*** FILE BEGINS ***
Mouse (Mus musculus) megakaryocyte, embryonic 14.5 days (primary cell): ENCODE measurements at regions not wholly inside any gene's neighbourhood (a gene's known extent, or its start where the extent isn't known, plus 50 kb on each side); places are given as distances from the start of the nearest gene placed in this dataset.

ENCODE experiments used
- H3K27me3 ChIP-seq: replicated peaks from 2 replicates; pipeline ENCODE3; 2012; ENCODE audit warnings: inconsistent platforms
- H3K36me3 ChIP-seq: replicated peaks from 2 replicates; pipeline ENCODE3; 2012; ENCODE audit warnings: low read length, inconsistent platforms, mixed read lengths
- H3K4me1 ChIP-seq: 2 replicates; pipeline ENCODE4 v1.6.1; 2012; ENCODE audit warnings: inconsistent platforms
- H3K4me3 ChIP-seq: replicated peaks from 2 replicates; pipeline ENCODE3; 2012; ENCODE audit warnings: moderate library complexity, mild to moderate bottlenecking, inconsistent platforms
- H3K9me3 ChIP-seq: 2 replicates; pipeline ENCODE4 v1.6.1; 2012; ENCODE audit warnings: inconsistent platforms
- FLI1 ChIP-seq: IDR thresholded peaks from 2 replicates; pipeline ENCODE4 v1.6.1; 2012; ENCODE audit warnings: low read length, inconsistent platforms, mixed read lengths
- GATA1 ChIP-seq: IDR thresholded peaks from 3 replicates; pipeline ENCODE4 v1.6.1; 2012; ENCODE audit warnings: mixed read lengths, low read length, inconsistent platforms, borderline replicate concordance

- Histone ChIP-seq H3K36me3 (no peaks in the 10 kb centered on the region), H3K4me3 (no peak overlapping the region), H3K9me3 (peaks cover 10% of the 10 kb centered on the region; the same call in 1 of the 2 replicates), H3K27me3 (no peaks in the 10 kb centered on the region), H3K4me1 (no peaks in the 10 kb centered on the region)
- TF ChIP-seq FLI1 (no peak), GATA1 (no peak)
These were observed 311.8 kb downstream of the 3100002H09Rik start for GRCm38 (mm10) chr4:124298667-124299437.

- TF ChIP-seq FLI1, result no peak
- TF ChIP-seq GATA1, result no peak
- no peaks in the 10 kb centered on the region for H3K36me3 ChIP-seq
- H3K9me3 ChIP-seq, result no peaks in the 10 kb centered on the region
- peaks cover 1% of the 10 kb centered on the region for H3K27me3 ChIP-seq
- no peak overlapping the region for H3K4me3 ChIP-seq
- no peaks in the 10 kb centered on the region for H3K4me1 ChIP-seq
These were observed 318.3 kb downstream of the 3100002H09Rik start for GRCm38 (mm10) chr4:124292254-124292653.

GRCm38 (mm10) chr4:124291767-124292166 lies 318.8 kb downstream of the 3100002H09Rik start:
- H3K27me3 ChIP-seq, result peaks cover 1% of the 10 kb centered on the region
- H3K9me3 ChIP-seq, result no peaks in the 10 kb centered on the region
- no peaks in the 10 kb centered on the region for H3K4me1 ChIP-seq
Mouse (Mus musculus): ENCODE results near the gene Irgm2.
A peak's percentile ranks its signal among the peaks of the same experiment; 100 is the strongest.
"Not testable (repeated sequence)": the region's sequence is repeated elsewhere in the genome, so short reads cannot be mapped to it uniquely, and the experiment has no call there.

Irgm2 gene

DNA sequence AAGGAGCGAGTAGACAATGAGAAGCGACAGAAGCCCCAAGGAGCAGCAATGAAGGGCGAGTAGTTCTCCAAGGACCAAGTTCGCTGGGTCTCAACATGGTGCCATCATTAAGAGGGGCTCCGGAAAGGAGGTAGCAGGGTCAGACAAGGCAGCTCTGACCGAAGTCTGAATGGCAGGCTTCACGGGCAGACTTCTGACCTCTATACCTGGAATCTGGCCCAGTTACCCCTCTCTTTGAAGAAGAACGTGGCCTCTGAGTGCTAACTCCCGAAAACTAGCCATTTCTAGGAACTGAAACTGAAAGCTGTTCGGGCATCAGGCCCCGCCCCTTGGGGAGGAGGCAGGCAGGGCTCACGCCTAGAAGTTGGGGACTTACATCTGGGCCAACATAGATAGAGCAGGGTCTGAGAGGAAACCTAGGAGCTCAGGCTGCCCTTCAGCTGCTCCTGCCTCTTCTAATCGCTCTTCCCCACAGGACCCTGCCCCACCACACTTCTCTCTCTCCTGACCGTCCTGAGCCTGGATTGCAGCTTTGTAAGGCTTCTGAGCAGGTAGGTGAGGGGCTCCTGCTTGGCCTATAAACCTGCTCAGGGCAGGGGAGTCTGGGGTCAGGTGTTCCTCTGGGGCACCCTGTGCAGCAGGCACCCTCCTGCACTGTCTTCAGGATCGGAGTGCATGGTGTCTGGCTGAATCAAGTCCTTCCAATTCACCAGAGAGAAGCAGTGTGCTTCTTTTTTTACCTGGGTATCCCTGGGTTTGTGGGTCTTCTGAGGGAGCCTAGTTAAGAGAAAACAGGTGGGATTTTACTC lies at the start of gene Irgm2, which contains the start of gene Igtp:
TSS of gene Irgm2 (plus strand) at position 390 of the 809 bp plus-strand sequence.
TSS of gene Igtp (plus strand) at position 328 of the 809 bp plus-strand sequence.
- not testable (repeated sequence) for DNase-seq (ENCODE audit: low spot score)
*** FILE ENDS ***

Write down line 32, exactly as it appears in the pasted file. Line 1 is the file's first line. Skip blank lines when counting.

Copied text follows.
- not testable (repeated sequence) for DNase-seq (ENCODE audit: low spot score)